There’s now no question that Americans–and that includes Utahns–are fast losing confidence in their elected leaders. A poll released last month by Gallup placed Congress at the bottom of a list of 16 public institutions based on how much confidence Americans have in them. Congress came in last with only 10 percent of respondents expressing confidence in the people’s branch. Beating out Congress was organized labor, big business, and even banks. And at the top of the list? The military. A whopping 76 percent of Americans are confident in the military.
There is a crisis of confidence when Americans trust authoritarian institutions more than they trust democratic ones.
But this isn’t just an American problem that Utah is isolated from. We distrust our leaders here, too. According to a June poll by BYU’s Center for the Study of Elections and Democracy, Attorney General John Swallow has a 12 percent approval rating, about on par with Congress’s own approval rating. Utahns no longer trust Swallow. Our own informal polling suggests that this lack of confidence is leaking into other areas of governance. In fact, 80 percent of respondents, half of which identified themselves as political moderates, say the Attorney General scandal has negatively affected their confidence in other state leaders.
Though in the case of the Attorney General the reason for that distrust might be obvious–new allegations about John Swallow’s unethical behaviors emerge weekly–the reason for generalized trust is a little more unclear. What is wrong with American institutions of governance like Congress, presumably an institution over which Americans exercise the most control–we do, after all, vote them in and out of office–that we should be so loathe to trust? Why this sense of powerlessness?
Such an answer might lie in the way money and speech are conflated in today’s campaign finance laws. It has become a pay-to-play game. Which means voters can no longer rely on a candidate’s stump speech and voting record when making decisions about whom to vote for. Today, voters need to know who has donated to a candidate since that candidate’s last stump speech and last floor vote if they are going to really understand who to support. But this information can be notoriously difficult to access if you aren’t a political insider.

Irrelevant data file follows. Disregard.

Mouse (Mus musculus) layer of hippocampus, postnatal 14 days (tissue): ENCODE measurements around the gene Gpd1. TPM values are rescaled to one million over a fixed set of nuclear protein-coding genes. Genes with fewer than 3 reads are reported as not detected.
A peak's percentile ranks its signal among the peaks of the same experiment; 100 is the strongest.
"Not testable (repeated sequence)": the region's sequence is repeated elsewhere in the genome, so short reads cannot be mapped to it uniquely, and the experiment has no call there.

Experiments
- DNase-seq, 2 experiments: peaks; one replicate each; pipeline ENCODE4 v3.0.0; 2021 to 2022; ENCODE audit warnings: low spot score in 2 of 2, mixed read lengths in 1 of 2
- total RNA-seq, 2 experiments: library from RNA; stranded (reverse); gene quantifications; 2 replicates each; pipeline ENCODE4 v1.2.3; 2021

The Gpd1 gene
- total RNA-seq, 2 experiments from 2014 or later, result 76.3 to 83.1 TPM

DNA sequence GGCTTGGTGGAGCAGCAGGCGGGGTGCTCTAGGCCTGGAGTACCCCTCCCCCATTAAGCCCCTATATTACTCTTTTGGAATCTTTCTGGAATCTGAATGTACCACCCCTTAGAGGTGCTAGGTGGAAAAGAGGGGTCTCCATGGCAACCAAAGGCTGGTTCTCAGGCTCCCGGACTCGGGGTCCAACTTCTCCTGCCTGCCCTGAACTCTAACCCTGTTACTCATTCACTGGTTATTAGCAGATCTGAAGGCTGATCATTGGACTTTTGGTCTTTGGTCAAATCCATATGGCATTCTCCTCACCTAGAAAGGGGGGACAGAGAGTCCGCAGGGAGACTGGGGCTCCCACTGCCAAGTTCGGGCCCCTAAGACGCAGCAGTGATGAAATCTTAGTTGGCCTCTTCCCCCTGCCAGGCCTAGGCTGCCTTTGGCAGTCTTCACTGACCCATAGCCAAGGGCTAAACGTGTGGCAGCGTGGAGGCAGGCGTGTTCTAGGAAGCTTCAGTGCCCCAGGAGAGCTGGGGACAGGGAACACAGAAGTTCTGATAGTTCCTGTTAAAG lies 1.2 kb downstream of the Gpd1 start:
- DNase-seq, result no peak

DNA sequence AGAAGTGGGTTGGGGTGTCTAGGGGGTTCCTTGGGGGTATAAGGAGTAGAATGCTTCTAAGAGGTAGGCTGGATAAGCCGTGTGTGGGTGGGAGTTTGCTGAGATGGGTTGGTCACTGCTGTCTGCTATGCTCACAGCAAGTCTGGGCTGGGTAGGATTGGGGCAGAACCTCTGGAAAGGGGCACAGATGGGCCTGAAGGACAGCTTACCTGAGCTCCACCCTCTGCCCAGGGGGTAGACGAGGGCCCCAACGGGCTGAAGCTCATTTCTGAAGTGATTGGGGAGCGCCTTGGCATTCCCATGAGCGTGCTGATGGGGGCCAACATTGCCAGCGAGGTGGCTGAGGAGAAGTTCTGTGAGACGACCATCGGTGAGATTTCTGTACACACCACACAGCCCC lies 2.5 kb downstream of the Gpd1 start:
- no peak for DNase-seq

The ABU Education Fund, an affiliate of the Alliance for a Better UTAH, has created a financial disclosure website that anyone can easily access online at followthemoney.abueducation.org. The open-access Utah Disclosures Search consists of raw data gathered from campaign finance reports, available on the Utah Lt. Governor’s website, that have been collated into an easily searchable database.
This information was always available on the Lt. Governor’s website, but it was so much more difficult to access. Think of it this way, using the Lt. Governor’s bureaucratic-laden database was like searching for a dozen different colored needles in a dozen different haystacks. This database finds all those needles, and puts them in color-coded piles. It will save people time and the typical frustration that comes with wading through the individual disclosures.
Even though the database will provide much needed information to Utah voters, it still doesn’t solve the problem of bad campaign finance laws. Attorney General John Swallow is currently being investigated by the Lt. Governor’s Office over allegations that he broke election laws by failing to disclose his business interests before running for attorney general. Though this database could not have prevented his actions, it may have been able to shed light on the curious and concerning donations that Swallow and his predecessor, Mark Shurtleff, were soliciting.
Technology isn’t alway the answer, but in the absence of real campaign finance reform, an easy way to follow the money might just be the next best thing.